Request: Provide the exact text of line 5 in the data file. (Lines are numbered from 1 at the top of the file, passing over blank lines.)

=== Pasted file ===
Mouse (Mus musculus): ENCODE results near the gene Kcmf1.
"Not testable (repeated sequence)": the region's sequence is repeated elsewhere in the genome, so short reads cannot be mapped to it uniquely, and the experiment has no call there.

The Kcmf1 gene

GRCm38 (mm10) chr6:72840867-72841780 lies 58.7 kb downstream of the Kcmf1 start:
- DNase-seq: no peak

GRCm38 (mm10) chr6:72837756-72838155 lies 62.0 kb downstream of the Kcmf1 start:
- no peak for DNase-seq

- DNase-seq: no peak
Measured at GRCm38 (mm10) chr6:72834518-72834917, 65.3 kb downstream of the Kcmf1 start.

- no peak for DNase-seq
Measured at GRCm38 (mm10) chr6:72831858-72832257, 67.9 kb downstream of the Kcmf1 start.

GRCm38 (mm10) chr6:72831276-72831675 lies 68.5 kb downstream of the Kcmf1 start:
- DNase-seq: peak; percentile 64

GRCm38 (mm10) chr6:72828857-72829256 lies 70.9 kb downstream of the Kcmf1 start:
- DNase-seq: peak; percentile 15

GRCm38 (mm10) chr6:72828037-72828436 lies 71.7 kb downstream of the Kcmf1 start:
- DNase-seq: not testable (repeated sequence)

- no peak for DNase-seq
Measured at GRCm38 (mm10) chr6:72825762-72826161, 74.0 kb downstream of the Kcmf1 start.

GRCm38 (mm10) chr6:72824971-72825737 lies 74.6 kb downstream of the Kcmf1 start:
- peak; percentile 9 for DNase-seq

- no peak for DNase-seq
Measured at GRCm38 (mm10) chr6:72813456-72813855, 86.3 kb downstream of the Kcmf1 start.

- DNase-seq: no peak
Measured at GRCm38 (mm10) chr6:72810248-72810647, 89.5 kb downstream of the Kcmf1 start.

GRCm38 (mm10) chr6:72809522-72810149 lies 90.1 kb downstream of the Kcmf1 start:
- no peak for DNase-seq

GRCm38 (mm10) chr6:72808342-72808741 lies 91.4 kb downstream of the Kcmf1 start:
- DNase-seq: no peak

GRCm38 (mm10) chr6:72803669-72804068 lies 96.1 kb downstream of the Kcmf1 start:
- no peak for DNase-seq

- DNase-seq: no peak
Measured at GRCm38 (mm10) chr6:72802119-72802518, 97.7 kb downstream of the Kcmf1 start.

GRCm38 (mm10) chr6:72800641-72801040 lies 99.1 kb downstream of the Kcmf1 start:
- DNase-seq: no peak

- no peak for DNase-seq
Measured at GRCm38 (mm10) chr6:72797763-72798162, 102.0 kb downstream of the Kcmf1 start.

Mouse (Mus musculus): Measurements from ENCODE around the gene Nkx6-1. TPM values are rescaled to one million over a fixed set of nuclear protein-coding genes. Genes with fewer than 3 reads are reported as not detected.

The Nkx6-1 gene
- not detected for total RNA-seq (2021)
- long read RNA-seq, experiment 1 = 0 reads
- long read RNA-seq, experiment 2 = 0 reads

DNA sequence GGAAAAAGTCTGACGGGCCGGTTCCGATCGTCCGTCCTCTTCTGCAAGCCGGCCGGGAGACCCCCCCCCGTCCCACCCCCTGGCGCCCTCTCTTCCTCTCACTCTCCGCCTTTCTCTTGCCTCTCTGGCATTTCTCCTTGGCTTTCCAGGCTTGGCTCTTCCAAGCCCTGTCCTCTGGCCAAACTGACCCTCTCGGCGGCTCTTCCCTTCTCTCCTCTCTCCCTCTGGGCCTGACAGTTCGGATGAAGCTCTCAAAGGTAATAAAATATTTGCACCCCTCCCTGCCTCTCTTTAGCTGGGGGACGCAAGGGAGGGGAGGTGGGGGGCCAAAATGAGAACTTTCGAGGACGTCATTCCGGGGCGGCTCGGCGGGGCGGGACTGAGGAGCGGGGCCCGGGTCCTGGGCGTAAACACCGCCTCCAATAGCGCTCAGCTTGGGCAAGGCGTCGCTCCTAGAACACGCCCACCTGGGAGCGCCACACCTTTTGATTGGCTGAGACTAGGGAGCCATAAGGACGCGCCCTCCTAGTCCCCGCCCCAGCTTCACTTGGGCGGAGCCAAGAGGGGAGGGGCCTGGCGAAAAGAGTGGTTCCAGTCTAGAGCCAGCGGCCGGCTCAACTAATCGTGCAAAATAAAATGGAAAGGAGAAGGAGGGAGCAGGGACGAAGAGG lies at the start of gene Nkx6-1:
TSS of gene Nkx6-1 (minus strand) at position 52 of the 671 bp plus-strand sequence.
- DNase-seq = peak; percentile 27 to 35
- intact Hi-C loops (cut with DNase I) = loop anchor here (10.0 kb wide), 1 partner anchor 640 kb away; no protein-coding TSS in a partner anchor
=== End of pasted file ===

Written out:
- DNase-seq: no peak